The Kremlin took its current, distinctive form in the 15th century under Ivan III (Getty) The Kremlin took its current, distinctive form in the 15th century under Ivan III (Getty)
On the current situation in Russia, she said: “I’m very upset and sad to see what’s happening now. One of the things I want to get across to people is that Russia is not the same from century to century. The Russia we’re seeing now is not the one of Stalin or Ivan the Terrible.”

“If Putin is going down well among the people for how he deals with the West, we should be more shocked and concerned to understand why that is happening.”

While researching the book, she built up an “idiosyncratic” picture of Putin from talking to interpreters who worked at the Kremlin.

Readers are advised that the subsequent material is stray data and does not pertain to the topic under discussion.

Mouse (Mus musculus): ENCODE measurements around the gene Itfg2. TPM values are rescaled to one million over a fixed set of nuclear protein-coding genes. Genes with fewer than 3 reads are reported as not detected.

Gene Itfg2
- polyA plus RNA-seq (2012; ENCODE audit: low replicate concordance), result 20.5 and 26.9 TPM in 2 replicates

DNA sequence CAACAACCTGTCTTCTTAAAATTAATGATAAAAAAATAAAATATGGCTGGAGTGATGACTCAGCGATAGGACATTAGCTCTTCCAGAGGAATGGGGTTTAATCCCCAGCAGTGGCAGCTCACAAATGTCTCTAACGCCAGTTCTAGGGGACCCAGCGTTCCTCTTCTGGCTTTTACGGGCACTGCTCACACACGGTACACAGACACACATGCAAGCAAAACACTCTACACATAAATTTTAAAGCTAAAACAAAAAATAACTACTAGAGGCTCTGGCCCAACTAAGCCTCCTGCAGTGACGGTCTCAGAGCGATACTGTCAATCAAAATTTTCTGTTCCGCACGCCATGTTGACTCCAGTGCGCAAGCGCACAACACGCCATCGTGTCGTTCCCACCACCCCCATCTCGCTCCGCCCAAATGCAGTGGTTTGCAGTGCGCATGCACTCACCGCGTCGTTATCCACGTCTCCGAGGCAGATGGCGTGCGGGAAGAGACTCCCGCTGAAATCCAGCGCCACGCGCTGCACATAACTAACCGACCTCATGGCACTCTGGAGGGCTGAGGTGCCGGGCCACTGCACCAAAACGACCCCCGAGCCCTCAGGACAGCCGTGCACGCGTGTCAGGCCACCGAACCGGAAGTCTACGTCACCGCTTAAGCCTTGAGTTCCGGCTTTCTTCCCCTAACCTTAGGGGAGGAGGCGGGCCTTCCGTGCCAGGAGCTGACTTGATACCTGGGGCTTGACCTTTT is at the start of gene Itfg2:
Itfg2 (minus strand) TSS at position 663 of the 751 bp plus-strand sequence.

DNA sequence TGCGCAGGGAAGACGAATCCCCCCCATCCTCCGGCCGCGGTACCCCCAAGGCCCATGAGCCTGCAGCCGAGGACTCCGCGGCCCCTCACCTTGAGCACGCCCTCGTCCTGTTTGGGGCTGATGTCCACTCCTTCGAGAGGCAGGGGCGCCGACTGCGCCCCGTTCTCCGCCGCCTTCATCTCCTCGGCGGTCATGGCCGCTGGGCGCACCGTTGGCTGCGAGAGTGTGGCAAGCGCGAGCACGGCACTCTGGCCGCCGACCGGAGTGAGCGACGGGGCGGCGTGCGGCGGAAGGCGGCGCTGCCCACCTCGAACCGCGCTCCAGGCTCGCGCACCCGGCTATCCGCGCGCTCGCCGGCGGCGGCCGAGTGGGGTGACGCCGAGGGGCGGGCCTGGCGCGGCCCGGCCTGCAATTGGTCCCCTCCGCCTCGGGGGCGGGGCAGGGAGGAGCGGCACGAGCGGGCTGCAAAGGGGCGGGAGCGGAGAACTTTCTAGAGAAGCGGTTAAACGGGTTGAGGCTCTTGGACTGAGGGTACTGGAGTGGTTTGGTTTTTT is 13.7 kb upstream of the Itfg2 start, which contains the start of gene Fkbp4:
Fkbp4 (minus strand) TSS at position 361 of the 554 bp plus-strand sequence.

Viv Groskop, one of the judges, said: “Red Fortress is about the Kremlin as an idea as well as a place itself. Buried just beneath the surface is a history of power of extraordinary relevance to what’s going on in Russia today.”

The author had “always been amazed” by the Kremlin from her first trip to Russia at the age of 18.

“Going from the then ghastly Soviet airport, everything in Moscow was grey and cold and hard,” she said. “Suddenly in the middle of the city were these golden cupolas and enormous redbrick walls with peculiar swallowtail battlement pattern that didn’t look Russian, but did at the same time.”

Her fascination with Russia started while she attended a state school in Andover. Her ease with studying French led to her being labelled disruptive in class. “They said, only half jokingly, ‘you need to be punished by learning another language’.” She chose Russian over German.